The film camera caught my eye instantly, like an otherworldly force singing a siren song. It was placed in a glass cabinet at an antique store, and at thirty-five dollars, it would have been foolish to leave it there after it had been calling my name.
Holding the camera in my hands felt like the universe had planned it. I began inspecting the 45-year-old camera and discovered it still had film inside. I imagined all that it had captured; the mysteries of an unknown photographer waiting to be exposed. Curiosity sparked inside me as I rewound the film and removed the canister. This could be the discovery of a lifetime.
I was eager to see what was immortalized in film, so I drove straight to the film development lab. Images swirled around my head as I walked up to the desk at the lab. Pastel sunsets, a newborn baby in the arms of their parents, portraits of friends at birthday parties. A childish smile crept across my face. I handed the film to the man behind the desk at the lab as he told me I would have my photographs in two weeks. I left thinking that I might die from the anticipation.
Three slow weeks had passed with nothing but silence from the lab. I assumed they were inundated with film to develop, but I was getting increasingly impatient to see the photographs. I called to ask why it was taking so long, and the person on the other end explained that they had contacted the police and had given them the slides. Perplexed, I persisted in getting answers, but they insisted they couldn’t say.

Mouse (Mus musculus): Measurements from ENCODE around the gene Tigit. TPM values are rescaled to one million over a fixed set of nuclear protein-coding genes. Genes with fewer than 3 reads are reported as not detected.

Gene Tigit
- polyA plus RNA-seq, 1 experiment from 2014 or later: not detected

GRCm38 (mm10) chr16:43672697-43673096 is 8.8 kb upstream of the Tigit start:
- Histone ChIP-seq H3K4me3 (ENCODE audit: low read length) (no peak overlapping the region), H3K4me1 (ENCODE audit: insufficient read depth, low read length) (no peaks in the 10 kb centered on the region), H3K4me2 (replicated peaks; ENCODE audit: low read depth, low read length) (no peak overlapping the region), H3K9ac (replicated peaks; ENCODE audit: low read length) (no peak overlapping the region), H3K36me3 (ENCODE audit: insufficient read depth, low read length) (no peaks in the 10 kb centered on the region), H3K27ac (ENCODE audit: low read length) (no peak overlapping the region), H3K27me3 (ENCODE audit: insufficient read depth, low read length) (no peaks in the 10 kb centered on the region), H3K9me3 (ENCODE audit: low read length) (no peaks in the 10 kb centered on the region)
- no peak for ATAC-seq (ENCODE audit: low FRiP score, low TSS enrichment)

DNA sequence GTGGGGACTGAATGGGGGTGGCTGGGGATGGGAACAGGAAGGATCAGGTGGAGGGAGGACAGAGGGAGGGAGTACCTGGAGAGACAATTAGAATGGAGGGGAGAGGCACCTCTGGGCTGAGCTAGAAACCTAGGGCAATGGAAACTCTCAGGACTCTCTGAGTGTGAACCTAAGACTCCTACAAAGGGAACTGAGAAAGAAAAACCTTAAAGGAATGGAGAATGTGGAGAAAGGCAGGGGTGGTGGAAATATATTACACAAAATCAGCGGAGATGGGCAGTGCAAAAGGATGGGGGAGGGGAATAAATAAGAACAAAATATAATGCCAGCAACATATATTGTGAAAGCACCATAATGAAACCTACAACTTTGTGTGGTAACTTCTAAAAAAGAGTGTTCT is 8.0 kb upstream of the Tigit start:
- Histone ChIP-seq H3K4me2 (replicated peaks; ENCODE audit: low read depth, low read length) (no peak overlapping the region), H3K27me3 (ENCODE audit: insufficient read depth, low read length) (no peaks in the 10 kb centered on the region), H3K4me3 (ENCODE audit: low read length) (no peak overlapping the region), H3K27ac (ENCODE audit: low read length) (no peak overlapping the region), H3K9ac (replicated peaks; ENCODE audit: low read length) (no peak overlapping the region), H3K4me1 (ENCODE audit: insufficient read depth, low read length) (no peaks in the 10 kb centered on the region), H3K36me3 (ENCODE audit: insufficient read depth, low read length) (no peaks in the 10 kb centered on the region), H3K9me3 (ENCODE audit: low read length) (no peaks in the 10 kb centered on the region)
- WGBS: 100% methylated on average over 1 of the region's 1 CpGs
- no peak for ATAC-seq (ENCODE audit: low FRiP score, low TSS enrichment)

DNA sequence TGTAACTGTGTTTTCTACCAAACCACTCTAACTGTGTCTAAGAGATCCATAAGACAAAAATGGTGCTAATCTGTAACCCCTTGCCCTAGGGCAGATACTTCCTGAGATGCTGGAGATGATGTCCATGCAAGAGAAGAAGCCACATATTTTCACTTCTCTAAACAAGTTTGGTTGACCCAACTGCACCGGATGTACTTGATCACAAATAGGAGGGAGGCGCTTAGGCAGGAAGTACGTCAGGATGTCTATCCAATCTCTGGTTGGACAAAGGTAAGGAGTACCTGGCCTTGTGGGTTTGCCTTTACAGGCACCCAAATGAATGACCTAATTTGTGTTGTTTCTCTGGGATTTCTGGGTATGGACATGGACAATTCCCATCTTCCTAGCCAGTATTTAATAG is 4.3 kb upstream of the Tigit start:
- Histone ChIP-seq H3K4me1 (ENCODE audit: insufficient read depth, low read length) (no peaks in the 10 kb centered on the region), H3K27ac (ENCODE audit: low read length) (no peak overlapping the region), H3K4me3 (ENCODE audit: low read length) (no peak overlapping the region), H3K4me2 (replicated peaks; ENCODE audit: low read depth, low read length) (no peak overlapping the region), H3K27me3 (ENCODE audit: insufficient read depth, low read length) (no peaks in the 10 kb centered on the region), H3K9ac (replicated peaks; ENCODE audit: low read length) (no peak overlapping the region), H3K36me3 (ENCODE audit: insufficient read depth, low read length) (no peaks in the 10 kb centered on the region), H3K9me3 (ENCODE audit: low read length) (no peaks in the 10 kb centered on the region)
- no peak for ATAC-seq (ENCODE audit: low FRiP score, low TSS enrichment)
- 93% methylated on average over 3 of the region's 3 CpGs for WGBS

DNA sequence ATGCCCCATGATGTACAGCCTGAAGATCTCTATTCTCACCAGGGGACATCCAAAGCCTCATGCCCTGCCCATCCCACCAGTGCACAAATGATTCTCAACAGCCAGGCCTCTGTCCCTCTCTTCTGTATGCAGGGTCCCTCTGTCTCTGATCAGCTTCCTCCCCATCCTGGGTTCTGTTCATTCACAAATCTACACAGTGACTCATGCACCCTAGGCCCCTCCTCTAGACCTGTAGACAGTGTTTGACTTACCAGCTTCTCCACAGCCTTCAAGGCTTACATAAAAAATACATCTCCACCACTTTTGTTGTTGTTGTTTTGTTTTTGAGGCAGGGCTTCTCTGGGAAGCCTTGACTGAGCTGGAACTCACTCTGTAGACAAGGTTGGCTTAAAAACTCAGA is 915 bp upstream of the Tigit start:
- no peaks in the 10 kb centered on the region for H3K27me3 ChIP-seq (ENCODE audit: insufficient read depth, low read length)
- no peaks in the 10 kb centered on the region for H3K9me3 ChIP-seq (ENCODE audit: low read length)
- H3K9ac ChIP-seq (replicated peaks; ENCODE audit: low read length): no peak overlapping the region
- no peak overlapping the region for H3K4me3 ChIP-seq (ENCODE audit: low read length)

The moment I stepped out the door of the film lab, I received a phone call from the police. The voice on the other side of the phone sounded young, like a rookie police officer. He asked me to come into the station right away and answer some questions. I jumped into the car, my heart racing faster than I could drive. My body turned to jelly as I stepped onto the path and approached the station. The minute I arrived, I was escorted into an interrogation room by two senior police officers with stern looks on their faces. An unwelcoming steel chair was waiting for me on the far side of the table. As I sat down, they began asking their questions.
“How did you get your hands on this film?”
“I bought it second-hand at an antique store.”
“So, you have no connection to the film or the camera it was in?”
“No, not at all.”
“And no idea who owned the camera?”
“Are you sure? Because what you’re about to see is impossible.”
“Yes, I’m sure. What is going on?”
The two officers looked at each other with concern.
“Okay. We need you to look at the developed slides. Just take it slow, and brace yourself for some disturbing images.”
One of the officers slid a small box marked ‘evidence’ across the table between us, took off the lid and pulled out a bag that contained the slides. He hesitantly placed the bag in front of me and gestured for me to open it. My hands trembled as I reached for the bag, making it difficult to grip. I pulled out the first few slides and held them to the fluorescent lights.
Illuminated blurs of red seeped across the slides in my hands. An amalgamation of flesh, bone and blood was the subject of the photographs. I glanced at the officers to see that they were as horrified as I was. I scanned the images, each more harrowing than the last. I could feel my stomach turning but I was curious to see what else was captured. I grabbed the final slide and it was as if I was looking in a mirror in a haunted house - my terror-stricken face staring back at me. Dread flooded my body and turned it cold, and I had to fight the urge to faint. I was holding thirty-six little viewing windows to a gruesome death – my death.
I never thought about how I would die. I was content with the unexpected, the reaper peacefully collecting me when it was my time. But now that I was exposed to my death, it was imprinted on my memory. My eyelids turned into those slides when I closed my eyes, my terrified face in every mirror I passed. The prophecy of my death was told by an unknown owner of the vintage camera, and there was no date stamp.